Darken a Lacquered Finish?

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Forum topic by pintodeluxe posted 01-03-2012 07:38 AM 7960 views 0 times favorited 4 replies Add to Favorites Watch
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5658 posts in 2811 days

01-03-2012 07:38 AM

Topic tags/keywords: lacquer wax tint universal color briwax black bison howards glaze glazing lacquered pre-cat pre-catalyzed cabinets kitchen

I want to add a little color to my kitchen cabinets without refinishing them. They are nutmeg oil based stain on oak, which is a medium orange-brown color. My target color is a touch darker to match the Rodda #19 stain the rest of our decor (one shade darker on the rodda chart). The cabinets are lacquered and in really good shape.

I have tried spraying tinted lacquer on past projects – just a teaspoon or two of universal color per quart of lacquer. I had pretty good results with this, but it can be tricky to get the color even. Also, if you get any runs in the lacquer they will have more concentrated color in those spots.

I am wondering if anyone has tried glazing cabinets over lacquer.
Or better yet if there is a wax that can darken the finish a bit. I tried Howard’s Walnut wax, but it didn’t change the color. Briwax? Black Bison?
Any ideas?


-- Willie, Washington "If You Choose Not To Decide, You Still Have Made a Choice" - Rush

4 replies so far

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10391 posts in 3646 days

#1 posted 01-03-2012 08:00 AM

You can get black paste wax. Be warned, it has solvents
in it that normal paste wax doesn’t have. I put some on
a recently spray-painted surface once and it make the
paint ruck up and come off.

The black wax will concentrated in corners and recesses
naturally. It shifts the tone of the piece towards a shade
or so darker, but it doesn’t deliver a uniformly dark shift
in color. Try some black shoe polish on a test piece and
you’ll get an idea of what the wax will do.

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404 - Not Found

2544 posts in 2967 days

#2 posted 01-03-2012 02:16 PM

I’ve tried this before and found tinted waxes only really have an effect when applied to natural timber, by the time they are buffed up over a lacquer they are that thin that you’d hardly know that they are there.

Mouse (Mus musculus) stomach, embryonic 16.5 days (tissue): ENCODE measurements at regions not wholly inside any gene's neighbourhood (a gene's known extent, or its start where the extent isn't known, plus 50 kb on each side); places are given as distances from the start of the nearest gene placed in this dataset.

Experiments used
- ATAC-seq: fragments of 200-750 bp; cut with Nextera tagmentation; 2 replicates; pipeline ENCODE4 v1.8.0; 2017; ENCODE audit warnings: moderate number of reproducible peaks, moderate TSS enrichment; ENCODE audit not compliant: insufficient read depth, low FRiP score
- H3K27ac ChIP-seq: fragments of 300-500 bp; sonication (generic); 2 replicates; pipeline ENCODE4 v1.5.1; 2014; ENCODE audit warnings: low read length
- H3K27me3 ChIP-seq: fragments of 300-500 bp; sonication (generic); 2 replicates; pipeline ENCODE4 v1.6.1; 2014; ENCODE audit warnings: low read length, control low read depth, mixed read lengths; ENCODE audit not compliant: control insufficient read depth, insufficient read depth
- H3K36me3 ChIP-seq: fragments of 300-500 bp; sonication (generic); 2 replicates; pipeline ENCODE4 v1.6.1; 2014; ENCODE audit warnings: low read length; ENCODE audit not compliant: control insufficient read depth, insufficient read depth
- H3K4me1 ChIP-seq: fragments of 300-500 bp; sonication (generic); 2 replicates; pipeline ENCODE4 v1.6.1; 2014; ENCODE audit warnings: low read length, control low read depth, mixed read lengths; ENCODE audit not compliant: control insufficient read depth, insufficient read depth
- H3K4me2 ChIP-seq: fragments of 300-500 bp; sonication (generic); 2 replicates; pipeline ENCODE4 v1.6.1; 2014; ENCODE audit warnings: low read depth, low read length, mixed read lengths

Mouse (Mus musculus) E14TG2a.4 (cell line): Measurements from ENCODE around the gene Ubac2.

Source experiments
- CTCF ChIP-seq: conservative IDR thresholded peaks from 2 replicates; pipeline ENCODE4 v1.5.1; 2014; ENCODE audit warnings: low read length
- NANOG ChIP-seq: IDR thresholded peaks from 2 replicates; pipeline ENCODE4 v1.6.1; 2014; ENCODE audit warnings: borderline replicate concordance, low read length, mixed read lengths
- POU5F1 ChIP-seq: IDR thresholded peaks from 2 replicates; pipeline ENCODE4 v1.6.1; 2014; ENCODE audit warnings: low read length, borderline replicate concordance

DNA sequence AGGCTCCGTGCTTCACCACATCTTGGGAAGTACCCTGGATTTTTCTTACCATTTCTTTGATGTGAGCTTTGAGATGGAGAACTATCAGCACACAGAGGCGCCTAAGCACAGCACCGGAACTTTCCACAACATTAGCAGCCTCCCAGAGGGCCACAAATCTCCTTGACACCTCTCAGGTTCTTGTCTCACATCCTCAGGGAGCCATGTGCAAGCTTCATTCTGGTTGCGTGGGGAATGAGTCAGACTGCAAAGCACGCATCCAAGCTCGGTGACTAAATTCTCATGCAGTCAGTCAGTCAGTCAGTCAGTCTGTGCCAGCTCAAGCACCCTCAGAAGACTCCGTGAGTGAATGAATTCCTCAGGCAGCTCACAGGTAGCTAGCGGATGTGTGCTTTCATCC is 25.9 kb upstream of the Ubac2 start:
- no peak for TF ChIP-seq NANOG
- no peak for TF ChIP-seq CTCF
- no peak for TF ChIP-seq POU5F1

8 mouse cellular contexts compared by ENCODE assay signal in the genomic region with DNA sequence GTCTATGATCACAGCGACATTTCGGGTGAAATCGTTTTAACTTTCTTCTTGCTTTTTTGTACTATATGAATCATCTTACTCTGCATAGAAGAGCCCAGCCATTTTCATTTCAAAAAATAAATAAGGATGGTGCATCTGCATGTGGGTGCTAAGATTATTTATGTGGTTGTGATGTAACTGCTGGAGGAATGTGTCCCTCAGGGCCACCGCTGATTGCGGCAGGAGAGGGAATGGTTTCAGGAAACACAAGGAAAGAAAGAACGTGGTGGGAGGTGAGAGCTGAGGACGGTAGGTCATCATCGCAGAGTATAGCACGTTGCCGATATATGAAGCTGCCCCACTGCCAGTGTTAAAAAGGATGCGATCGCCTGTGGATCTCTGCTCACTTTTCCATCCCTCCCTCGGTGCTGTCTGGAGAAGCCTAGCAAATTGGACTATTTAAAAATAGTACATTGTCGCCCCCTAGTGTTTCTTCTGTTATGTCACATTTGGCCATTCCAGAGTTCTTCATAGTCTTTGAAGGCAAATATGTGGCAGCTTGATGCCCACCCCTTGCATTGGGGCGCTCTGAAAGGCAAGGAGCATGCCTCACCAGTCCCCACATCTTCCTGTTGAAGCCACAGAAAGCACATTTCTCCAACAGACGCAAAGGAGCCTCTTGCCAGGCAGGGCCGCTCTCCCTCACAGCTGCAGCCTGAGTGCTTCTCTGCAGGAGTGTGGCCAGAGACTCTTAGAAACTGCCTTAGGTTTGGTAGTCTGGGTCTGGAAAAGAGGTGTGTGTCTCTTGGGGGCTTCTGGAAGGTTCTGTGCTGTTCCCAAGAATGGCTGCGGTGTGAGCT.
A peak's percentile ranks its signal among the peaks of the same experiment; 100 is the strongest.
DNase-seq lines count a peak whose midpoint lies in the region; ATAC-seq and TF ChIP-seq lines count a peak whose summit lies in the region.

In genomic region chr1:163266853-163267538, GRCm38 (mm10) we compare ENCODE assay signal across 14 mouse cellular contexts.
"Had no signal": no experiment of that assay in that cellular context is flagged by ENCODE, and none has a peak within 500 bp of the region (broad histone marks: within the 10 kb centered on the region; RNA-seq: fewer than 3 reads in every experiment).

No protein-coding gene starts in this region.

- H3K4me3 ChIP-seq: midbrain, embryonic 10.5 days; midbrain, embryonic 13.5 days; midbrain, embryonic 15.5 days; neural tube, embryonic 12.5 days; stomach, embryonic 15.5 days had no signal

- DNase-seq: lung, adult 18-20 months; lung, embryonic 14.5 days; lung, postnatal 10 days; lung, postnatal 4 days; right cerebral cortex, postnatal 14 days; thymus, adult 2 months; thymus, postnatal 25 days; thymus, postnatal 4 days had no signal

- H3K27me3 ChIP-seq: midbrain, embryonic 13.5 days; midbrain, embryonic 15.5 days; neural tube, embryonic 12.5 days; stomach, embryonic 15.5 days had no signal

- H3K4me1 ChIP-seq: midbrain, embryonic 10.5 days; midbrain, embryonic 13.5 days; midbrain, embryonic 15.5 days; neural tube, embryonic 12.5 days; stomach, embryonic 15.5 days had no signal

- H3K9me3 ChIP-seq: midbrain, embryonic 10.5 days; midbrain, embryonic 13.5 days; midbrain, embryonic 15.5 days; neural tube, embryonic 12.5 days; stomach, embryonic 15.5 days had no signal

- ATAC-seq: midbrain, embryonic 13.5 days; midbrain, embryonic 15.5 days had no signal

View Frankie Talarico Jr.'s profile

Frankie Talarico Jr.

353 posts in 3355 days

#3 posted 01-03-2012 03:27 PM

I can say that Glazing is probably not the choice you’re looking for. In my experience we have always glazed the primer/sealer coat. then 2 top coats over that. It seems you’re trying not to reapply the topcoats.

Another good point about the glaze is it is intended to be built up in any little crevice or ridge. You wuill surely have a ton in the corners if you have raised panel doors. All the profiles will also get it.

My reccomendation is a tint coat. You’ll have to spray it anyways over the glaze. Wipe all to be tinted surfaces with an oil and grease remover that is compatible with your new finish. Spray the parts from about 18”-24” and dont try to get the color to match wet…. let it dry many light coats is always better than one thick coat.

You may have to put a final clear coat to make it nice to the touch.

-- Live by what you believe, not what they want you to believe.

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5658 posts in 2811 days

#4 posted 10-23-2013 09:39 PM

Update: I decided on tinted lacquer. It came out great but it was not easy. The tinted lacquer can only be applied by spray gun.

-- Willie, Washington "If You Choose Not To Decide, You Still Have Made a Choice" - Rush

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